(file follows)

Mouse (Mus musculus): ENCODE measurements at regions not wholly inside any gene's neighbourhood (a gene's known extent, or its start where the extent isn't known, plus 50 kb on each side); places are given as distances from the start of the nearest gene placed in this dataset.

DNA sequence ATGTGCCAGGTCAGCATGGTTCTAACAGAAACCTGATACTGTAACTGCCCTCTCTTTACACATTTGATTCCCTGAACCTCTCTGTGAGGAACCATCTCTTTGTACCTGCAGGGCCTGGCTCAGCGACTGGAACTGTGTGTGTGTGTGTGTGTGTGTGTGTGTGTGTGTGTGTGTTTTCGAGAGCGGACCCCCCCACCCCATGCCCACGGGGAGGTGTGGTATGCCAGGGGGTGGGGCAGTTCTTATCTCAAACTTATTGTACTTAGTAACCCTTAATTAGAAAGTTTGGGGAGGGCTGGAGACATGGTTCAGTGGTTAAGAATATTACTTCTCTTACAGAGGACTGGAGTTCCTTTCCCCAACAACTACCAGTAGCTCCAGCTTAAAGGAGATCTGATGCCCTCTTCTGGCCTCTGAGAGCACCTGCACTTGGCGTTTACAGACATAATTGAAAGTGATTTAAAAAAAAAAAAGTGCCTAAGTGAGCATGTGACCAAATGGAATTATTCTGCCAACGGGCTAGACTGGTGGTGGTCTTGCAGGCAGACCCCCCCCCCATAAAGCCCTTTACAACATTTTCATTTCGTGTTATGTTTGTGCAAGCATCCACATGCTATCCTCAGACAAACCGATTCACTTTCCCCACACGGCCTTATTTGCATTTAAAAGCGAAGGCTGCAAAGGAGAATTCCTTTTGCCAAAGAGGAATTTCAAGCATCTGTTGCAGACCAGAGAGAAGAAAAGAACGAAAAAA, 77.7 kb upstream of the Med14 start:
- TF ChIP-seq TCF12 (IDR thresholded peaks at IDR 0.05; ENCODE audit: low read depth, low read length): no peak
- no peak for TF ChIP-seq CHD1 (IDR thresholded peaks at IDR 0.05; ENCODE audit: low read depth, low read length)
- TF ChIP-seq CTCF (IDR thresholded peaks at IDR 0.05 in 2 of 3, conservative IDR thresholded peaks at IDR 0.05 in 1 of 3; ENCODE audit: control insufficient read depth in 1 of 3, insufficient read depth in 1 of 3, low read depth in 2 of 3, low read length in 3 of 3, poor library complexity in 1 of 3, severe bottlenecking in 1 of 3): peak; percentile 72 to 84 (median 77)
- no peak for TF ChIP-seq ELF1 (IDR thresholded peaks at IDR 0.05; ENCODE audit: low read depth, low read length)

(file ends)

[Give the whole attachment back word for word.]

Mouse (Mus musculus): ENCODE measurements at regions not wholly inside any gene's neighbourhood (a gene's known extent, or its start where the extent isn't known, plus 50 kb on each side); places are given as distances from the start of the nearest gene placed in this dataset.

DNA sequence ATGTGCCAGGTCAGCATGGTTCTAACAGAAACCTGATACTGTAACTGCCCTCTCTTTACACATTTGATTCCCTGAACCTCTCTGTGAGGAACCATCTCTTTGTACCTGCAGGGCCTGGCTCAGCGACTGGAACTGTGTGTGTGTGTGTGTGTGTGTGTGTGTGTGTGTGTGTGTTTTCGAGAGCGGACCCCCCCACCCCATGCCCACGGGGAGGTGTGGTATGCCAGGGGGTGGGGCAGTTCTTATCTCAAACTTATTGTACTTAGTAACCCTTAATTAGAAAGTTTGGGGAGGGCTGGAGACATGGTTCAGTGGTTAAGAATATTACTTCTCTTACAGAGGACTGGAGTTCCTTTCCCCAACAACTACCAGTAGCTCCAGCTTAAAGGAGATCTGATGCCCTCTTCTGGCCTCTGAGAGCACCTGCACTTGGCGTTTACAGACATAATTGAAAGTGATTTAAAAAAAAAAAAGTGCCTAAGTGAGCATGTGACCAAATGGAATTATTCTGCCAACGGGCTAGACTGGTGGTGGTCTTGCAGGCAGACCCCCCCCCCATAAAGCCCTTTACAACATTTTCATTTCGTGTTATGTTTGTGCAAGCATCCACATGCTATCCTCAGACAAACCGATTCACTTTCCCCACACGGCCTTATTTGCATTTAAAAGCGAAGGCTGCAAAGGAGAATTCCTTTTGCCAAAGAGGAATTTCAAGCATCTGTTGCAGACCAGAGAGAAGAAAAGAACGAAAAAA, 77.7 kb upstream of the Med14 start:
- TF ChIP-seq TCF12 (IDR thresholded peaks at IDR 0.05; ENCODE audit: low read depth, low read length): no peak
- no peak for TF ChIP-seq CHD1 (IDR thresholded peaks at IDR 0.05; ENCODE audit: low read depth, low read length)
- TF ChIP-seq CTCF (IDR thresholded peaks at IDR 0.05 in 2 of 3, conservative IDR thresholded peaks at IDR 0.05 in 1 of 3; ENCODE audit: control insufficient read depth in 1 of 3, insufficient read depth in 1 of 3, low read depth in 2 of 3, low read length in 3 of 3, poor library complexity in 1 of 3, severe bottlenecking in 1 of 3): peak; percentile 72 to 84 (median 77)
- no peak for TF ChIP-seq ELF1 (IDR thresholded peaks at IDR 0.05; ENCODE audit: low read depth, low read length)